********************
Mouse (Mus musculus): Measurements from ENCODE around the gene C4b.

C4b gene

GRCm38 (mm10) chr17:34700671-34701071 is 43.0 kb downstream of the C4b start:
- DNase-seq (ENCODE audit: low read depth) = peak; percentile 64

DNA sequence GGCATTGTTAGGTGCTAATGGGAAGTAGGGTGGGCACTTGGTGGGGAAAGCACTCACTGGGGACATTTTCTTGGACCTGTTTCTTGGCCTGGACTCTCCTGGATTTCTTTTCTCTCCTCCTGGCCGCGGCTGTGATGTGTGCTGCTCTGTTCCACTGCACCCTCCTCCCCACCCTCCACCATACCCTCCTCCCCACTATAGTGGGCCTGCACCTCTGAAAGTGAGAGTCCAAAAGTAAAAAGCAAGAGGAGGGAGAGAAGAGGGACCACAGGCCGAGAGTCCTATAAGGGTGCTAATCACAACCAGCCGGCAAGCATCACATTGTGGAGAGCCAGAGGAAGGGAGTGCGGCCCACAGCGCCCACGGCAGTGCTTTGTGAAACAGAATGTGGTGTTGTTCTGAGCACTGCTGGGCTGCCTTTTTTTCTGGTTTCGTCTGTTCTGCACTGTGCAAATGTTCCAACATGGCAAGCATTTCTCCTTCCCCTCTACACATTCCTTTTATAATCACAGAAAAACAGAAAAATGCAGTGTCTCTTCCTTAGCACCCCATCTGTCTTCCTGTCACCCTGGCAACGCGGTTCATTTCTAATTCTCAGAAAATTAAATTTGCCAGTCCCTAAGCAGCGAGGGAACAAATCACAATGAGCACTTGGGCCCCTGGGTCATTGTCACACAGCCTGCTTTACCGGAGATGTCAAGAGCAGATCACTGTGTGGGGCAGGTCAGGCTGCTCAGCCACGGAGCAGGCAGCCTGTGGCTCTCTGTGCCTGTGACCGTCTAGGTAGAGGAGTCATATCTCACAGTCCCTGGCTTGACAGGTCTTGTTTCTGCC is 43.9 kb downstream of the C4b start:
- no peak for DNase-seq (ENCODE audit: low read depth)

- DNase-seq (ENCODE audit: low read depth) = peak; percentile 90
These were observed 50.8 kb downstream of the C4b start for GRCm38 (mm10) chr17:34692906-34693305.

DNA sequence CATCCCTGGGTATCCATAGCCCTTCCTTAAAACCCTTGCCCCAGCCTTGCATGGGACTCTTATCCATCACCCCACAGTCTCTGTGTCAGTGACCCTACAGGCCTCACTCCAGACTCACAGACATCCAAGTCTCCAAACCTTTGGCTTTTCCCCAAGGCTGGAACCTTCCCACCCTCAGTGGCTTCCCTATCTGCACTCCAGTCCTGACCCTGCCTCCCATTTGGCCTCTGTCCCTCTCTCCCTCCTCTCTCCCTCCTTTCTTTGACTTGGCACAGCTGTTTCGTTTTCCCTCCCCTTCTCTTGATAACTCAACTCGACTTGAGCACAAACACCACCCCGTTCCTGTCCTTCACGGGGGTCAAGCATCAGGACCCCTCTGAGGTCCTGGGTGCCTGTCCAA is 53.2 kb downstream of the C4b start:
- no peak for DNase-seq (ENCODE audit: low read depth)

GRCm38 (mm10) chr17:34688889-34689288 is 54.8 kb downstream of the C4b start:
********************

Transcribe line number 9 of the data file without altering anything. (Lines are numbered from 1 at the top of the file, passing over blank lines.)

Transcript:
DNA sequence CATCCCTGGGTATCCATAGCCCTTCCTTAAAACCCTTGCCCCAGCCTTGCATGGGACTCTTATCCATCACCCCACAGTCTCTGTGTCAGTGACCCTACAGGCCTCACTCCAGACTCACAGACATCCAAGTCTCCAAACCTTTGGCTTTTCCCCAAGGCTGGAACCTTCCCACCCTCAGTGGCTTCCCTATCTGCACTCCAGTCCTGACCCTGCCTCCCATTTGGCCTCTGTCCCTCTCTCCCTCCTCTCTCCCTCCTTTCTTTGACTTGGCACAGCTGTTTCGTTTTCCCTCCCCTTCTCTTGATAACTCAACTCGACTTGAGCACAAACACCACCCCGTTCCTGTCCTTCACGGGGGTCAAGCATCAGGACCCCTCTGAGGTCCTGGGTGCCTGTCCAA is 53.2 kb downstream of the C4b start: